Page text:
When engaged in personal lending, be certain the borrower is employed or has other assets that can be used to pay back the money if necessary.
- Put it in writing. If it isn't in writing, it isn't real. A simple promissory note is a good form to use. If you need to get your money back in court, then you have evidence that it's owed to you.
- Establish a schedule for repayment. Again, if it isn't in writing, it isn't real. A simple schedule is one way of establishing expectations. If everyone has the same expectations, then there are no excuses.
- An interest rate should be assigned. It can be lower or higher than what's in the marketplace, but it should be reasonable. If your money is in the bank, a certificate of deposit, or other financial instrument where it's earning interest, then you should expect at least that level of return if you lend the money to someone else.
If you don't assign an interest rate to the loan, then you are subsidizing someone else. I don't consider it my job to subsidize anyone else, and neither should you, but it's a choice that you can make.
Use a simple loan payment calculator to figure out monthly payments based on the principal and interest rate. Print out the results and attach that to the agreement and schedule.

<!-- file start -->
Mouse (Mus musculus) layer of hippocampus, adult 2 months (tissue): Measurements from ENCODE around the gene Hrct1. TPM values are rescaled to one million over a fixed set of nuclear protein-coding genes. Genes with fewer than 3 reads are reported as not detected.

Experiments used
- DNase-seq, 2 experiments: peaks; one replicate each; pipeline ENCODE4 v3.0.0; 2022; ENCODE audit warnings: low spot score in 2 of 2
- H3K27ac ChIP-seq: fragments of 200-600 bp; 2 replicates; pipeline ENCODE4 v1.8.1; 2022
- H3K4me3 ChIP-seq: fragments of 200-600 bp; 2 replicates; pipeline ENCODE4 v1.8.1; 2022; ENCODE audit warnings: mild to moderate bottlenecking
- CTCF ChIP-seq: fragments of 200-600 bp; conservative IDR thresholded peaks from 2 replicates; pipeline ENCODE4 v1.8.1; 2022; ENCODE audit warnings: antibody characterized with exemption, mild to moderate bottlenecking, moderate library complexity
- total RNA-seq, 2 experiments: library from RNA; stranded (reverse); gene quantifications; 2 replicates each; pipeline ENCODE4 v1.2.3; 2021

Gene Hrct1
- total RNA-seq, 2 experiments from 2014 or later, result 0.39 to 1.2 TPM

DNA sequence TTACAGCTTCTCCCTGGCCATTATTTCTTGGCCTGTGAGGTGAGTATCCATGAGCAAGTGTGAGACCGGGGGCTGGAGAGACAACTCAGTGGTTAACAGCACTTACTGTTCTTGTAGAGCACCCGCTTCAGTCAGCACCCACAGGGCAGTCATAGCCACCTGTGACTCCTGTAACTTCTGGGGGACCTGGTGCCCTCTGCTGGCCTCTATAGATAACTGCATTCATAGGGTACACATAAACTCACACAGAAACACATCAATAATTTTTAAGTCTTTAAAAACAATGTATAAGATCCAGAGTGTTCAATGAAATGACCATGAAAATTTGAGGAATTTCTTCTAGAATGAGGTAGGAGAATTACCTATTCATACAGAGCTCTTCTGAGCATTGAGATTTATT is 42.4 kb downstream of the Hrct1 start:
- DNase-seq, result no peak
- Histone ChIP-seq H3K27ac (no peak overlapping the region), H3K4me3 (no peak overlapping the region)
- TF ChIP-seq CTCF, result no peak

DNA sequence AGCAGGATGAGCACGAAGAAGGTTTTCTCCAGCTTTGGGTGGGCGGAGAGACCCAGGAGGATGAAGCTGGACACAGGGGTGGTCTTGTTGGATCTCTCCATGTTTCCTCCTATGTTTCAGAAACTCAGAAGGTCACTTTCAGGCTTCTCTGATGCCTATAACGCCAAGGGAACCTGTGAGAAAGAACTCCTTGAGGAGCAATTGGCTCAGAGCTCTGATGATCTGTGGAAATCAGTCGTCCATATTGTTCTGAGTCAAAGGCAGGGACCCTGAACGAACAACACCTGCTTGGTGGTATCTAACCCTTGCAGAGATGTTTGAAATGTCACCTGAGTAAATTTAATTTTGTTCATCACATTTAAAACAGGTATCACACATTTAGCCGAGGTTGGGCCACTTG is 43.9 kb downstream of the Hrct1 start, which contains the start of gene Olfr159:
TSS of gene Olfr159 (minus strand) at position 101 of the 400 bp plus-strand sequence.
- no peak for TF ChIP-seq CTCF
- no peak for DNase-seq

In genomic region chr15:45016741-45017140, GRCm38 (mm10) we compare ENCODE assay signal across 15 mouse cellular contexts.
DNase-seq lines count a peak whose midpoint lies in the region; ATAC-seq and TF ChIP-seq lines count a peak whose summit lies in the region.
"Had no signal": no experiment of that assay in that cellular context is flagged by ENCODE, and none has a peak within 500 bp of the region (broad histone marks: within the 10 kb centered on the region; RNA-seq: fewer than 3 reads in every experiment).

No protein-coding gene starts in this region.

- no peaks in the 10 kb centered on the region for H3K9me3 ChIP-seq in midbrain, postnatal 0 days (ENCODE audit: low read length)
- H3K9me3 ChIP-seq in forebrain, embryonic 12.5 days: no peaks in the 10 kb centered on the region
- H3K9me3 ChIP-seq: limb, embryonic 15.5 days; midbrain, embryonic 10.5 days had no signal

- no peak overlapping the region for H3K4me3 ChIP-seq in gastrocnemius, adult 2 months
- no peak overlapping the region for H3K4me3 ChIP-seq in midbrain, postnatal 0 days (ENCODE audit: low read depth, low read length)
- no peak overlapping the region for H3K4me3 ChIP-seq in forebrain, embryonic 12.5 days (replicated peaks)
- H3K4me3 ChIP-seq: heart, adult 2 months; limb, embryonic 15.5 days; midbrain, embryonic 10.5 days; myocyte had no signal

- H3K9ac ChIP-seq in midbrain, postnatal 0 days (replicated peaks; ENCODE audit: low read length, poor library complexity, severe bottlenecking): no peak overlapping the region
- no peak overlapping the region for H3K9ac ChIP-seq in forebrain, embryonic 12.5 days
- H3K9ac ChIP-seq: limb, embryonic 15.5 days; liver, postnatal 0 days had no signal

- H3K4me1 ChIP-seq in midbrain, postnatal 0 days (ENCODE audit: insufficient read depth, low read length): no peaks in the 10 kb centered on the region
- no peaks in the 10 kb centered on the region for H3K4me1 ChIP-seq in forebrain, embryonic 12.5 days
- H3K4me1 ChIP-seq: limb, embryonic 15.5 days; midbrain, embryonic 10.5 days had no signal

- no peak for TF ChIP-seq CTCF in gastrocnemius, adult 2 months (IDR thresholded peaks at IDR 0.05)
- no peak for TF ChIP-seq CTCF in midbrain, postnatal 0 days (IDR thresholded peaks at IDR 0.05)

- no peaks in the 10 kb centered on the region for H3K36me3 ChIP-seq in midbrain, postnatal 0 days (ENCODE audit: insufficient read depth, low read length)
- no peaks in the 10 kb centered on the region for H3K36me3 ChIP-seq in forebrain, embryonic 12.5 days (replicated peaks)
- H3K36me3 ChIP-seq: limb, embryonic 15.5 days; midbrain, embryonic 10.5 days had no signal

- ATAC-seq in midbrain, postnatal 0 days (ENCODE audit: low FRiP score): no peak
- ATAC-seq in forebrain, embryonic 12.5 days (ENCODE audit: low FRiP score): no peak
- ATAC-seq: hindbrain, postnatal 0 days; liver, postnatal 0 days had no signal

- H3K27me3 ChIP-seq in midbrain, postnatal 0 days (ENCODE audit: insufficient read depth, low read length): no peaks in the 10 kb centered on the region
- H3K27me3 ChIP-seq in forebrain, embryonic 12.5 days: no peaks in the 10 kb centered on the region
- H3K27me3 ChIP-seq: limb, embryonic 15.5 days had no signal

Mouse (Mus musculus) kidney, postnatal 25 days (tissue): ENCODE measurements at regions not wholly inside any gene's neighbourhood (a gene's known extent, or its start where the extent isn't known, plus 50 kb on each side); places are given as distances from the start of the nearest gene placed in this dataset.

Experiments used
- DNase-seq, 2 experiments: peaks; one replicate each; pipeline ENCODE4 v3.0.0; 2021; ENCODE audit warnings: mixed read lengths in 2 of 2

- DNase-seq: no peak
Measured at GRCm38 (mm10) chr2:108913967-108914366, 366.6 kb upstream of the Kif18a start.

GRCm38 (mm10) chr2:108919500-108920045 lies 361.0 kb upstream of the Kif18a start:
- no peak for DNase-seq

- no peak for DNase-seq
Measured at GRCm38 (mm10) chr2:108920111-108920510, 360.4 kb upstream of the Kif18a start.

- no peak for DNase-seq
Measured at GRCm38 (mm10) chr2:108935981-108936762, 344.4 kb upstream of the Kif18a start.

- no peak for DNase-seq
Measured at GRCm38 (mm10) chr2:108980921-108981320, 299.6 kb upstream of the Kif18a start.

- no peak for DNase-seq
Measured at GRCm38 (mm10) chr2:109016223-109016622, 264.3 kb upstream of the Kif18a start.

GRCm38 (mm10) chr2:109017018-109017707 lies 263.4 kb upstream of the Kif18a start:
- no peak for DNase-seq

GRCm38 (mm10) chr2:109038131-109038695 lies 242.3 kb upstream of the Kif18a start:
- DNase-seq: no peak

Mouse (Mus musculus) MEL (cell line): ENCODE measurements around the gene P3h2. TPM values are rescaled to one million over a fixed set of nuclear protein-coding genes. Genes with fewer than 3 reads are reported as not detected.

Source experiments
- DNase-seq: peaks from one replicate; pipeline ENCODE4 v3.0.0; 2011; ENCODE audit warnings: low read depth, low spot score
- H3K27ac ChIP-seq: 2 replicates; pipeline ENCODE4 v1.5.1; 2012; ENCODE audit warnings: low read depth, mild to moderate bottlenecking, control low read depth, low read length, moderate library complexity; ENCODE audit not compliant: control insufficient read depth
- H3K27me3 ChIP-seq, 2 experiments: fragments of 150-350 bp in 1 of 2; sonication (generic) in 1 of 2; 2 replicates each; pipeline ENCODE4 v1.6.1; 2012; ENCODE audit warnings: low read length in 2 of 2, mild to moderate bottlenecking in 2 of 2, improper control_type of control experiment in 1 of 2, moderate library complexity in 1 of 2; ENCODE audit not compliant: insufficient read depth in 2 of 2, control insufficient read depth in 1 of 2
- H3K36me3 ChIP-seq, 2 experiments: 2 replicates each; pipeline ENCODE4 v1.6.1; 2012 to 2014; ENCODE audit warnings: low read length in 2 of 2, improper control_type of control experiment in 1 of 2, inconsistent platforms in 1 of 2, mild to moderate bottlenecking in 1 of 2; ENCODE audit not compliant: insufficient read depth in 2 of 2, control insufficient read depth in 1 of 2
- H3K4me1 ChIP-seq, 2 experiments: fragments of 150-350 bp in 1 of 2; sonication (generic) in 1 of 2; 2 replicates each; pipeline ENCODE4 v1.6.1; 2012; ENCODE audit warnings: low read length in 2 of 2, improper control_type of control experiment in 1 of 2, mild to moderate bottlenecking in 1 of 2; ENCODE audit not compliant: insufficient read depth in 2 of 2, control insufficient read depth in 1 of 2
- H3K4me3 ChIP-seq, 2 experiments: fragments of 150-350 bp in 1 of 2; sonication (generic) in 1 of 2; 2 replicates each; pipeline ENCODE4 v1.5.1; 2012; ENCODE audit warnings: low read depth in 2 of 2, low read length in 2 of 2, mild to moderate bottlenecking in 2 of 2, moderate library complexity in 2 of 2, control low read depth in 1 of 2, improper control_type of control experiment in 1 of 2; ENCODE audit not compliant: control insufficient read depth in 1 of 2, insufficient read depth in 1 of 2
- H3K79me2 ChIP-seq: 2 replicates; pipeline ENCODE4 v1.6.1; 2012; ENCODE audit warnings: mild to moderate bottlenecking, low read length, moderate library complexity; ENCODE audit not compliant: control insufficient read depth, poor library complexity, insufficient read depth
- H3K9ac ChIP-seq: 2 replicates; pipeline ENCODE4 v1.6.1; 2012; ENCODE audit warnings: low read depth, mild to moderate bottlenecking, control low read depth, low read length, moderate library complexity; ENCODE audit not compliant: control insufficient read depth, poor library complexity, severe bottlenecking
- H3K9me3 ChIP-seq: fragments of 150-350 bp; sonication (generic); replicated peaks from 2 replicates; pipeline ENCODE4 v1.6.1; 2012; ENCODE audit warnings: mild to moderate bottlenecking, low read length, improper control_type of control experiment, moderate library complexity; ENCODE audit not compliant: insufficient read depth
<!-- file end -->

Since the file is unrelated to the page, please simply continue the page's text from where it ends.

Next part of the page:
- If you're lending a large amount of money, then collateral is in order. I'll let you decide what "large" is. In my mind, we're talking something over a thousand dollars. Perhaps your idea of large is even larger.
Alternatives to Personal Lending
There are two simple alternatives that you might consider when it comes to personal lending. The first is simple - just say no. Make it your policy not to lend money. There are two reasons for this:
- Feeding a dog will only encourage it to come back. You might become a personal loan officer for another, and that's probably not what you want.
- You could be enabling others. If people can't make it on the money that they earn now, and they can't get a loan at a financial institution, then they might have other problems that they need to face, and you wouldn't be helping them by allowing them to avoid facing their problems.
Second, you could just give the money away. With all the hard feelings that personal lending can involve, it might just be much better and easier to give it away as a gift. Just be mindful that you could be "enabling" that "dog" with a gift as well as a loan, so keep your eyes wide open anytime you consider giving money away as an alternative to personal lending.
Done with Personal Lending, take me back to Managing Money
There certainly is a broad scope of topics here at Frugal Living Freedom. When you think about it, money permeates so very many activities in our lives, therefore, being frugal encompasses a wide range of interests, from being employed to taking a vacation, and just about everything in between. Enjoy the variety, pick up some new ideas, and start making frugality a part of your signature.
I'm a big proponent of being debt-free, and I mean entirely debt-free - no mortgage payment. It's not essential for financial freedom, but you'll love the feeling once you get there. If you didn't have a rent or mortgage payment, how much more could you do for yourself with your current level of income? I suspect plenty.
If you ever hope to see an abundance of wealth, you need to plug the hole in your boat. The wealthy don't necessarily make lots of money, instead, they know how to hang onto what they make, and make it work for them.